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A Butterfly’s Kingdom

In light of recent events, smiles were in order… So we hiked, we walked our natural areas, and we visited the butterflies!! I’m a nut for butterflies — I often find myself plowing through beastly banana spider webs, or managing the swamp, to chase butterflies on our hikes. More than once I’ve nearly tripped over large, scaly, and silent objects at the water’s edge — quite unlike a butterfly — in my efforts to photograph these lovelies….

Butterfly World, located here in South Florida, opened in 1988. It’s the largest butterfly park in the world, and the first of its kind in the Western Hemisphere. At any given time, more than 3000 live butterflies are fluttering at the facility (and usually MORE), representing 50 different species (150 species over the course of an entire year). This is all thanks to Robert Boender, who raised butterflies and their food plants from his Florida home, post-retirement. In 1984, he was supplying farmed butterflies to zoos and universities with his own company. He met Clive Farrell — founder and owner of the London Butterfly House — in 1985, during a visit to England. Wanting to create a similar facility in Florida, Boender and Ferrell joined forces and began plans to create a combination public attraction / research facility and butterfly farm — and Butterfly World was born.

Visitors enter the spectacular Paradise Adventure Aviary, with fountains, ponds, lush vegetation, and of course thousands of butterflies — representing five continents. It’s a glorious shock to the human system, to be suddenly surrounded by thousands of fluttering brilliant colors. The Hanging Garden & Butterfly Emerging Area is next, where cases filled with pupa and emerging butterflies are displayed. Finally, the Tropical Rain Forest Aviary recreates a rain forest — complete with waterfall, thousands of tropical plants, and free-flying birds and butterflies.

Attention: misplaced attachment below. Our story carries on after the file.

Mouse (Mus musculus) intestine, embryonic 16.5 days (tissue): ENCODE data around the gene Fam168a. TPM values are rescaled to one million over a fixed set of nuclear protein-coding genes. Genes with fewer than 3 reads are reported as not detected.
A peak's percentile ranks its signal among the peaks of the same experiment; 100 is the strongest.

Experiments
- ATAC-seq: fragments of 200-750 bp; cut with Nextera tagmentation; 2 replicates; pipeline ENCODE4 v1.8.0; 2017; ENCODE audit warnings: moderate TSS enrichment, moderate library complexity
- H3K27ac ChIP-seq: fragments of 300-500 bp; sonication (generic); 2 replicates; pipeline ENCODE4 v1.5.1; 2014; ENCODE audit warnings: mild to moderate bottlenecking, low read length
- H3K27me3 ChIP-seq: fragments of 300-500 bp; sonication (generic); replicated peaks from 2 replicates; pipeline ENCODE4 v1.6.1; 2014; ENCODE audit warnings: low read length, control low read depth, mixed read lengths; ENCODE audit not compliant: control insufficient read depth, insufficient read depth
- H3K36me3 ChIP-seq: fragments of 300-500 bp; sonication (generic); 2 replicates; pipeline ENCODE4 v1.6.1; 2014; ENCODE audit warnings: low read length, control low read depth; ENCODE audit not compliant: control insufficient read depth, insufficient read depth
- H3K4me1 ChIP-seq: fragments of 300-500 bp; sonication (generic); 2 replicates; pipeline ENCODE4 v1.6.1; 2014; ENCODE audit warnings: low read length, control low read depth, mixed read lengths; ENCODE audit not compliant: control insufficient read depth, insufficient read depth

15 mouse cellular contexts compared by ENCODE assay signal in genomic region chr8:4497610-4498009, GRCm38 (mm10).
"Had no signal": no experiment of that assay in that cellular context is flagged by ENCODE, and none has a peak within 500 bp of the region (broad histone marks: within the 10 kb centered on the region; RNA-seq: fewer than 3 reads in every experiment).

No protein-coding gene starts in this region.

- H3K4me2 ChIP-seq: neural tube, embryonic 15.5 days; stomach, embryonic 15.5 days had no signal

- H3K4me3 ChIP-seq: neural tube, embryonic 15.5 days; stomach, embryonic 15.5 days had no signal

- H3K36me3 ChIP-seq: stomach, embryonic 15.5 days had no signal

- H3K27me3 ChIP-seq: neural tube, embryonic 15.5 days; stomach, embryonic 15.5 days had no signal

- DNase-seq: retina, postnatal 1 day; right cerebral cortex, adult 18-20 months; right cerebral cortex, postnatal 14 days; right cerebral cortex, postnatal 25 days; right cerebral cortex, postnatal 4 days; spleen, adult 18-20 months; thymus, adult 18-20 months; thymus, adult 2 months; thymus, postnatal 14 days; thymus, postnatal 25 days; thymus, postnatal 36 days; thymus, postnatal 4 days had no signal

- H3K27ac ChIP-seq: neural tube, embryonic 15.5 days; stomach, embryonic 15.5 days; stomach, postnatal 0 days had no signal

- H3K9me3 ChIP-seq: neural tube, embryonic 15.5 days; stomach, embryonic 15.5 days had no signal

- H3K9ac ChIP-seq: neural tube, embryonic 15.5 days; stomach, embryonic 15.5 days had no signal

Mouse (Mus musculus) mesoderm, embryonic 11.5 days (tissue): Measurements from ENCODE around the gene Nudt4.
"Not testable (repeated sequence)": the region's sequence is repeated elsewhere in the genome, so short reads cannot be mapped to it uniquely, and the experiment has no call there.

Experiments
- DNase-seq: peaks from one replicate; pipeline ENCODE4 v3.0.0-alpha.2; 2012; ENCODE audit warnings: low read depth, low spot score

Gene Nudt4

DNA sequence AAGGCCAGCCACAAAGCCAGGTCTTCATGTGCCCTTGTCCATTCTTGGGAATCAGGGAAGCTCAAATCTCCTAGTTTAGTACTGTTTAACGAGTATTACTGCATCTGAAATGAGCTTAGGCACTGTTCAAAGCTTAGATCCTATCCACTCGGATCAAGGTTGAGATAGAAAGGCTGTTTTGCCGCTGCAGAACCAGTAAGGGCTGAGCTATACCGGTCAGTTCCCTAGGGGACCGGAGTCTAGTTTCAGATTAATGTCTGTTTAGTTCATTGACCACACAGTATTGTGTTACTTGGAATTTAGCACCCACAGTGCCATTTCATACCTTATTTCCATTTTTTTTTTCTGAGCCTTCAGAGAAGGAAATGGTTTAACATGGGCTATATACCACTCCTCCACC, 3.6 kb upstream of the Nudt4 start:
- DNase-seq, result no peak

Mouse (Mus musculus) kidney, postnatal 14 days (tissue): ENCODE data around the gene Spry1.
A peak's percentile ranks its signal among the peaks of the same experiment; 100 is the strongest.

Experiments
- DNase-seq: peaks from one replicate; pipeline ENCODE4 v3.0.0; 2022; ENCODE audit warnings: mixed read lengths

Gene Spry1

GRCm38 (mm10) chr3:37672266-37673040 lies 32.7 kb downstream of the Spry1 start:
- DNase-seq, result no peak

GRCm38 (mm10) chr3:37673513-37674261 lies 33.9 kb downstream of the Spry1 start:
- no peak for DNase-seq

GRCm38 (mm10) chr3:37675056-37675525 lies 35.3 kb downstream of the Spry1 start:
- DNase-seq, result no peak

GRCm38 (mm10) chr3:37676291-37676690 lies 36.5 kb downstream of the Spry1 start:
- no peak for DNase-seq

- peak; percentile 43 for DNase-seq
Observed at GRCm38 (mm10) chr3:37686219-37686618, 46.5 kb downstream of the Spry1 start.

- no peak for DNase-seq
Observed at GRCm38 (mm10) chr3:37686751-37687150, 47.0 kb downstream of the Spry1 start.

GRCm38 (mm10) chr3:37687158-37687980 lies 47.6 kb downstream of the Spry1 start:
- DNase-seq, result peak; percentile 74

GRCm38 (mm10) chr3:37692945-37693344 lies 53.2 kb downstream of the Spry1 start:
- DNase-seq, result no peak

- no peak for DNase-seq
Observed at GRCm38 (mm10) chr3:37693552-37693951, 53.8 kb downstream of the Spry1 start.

Butterfly World also includes the largest free-flight hummingbird aviary in the United States — the Jewels of the Sky Aviary — as well as a Lorikeet Encounter, and an aviculture research center. At the butterfly laboratory, visitors can view — through a glass enclosure — where butterflies are raised, observing the different stages of formation including eggs, caterpillar, and pupa.

At the Museum/Insectarium, exhibits of mounted specimens of beetles, butterflies, moths, and other insects are displayed. The Bug Zoo features live insects, including spiders, walking sticks, and mantids. Not particularly my favorite part of the facility, having been raised on the Equator, on a tropical island where insects grew to gargantuan proportions — and there was little barrier between you and them.

Other features include Grace Gardens, offering examples of the world’s flowering tropical plants. The Wings of the World Secret Garden presents one of the largest collections of flowering Passion Flower vines (passiflora) in the world — beautiful beyond compare. Butterfly World’s conservation efforts include the establishment of The Passiflora Society International, which was established at the site to encourage research on passion flowers, the source of food for many butterflies. A North American “Bring Back the Butterflies” campaign is also active here, with thousands of people across the country receiving free literature on butterfly gardening for their region. Check it out! Butterfly World also helped establish the Boender Endangered Species Laboratory at the University of Florida — instrumental in saving the endangered Schaus Swallowtail, and reintroducing the species to South Florida.

Many pesticides kill butterflies (and bees, and…), so it’s important to be safe with their use — or, use ladybugs in their stead! Sadly, butterflies came up in the news recently with companies like genetically-modified foods giant Monsanto. Monsanto’s Roundup Ready Crops have been tied to the decrease in Monarch populations by killing the very plants that the butterflies rely on for habitat and food — milkweed. These plants are being destroyed by the heavy use of glyphosate-based pesticides on Roundup Ready crops. Over the past 17 years, the Monarch butterfly population in Central Mexico has declined, reaching an all-time low in 2009-2010. Obviously there’s a far bigger picture here, which many are aware — land destruction, farmers’ livelihoods, and our own health — but when the news was released that these companies and their crops were now ravaging the butterfly populations (for years, now)…. Honestly.

But thanks to the education and conservation campaigns of facilities like Butterfly World, perhaps there may be some sort of balance reached between the destruction caused by these companies, and a return to the natural order.

Piano Key Butterfly

Swallowtail Butterfly (Specifically, err…)

Clipper Butterfly

Madiera Butterfly

White Morpho Butterfly

Still trying to figure this one out…

…And on to the birds!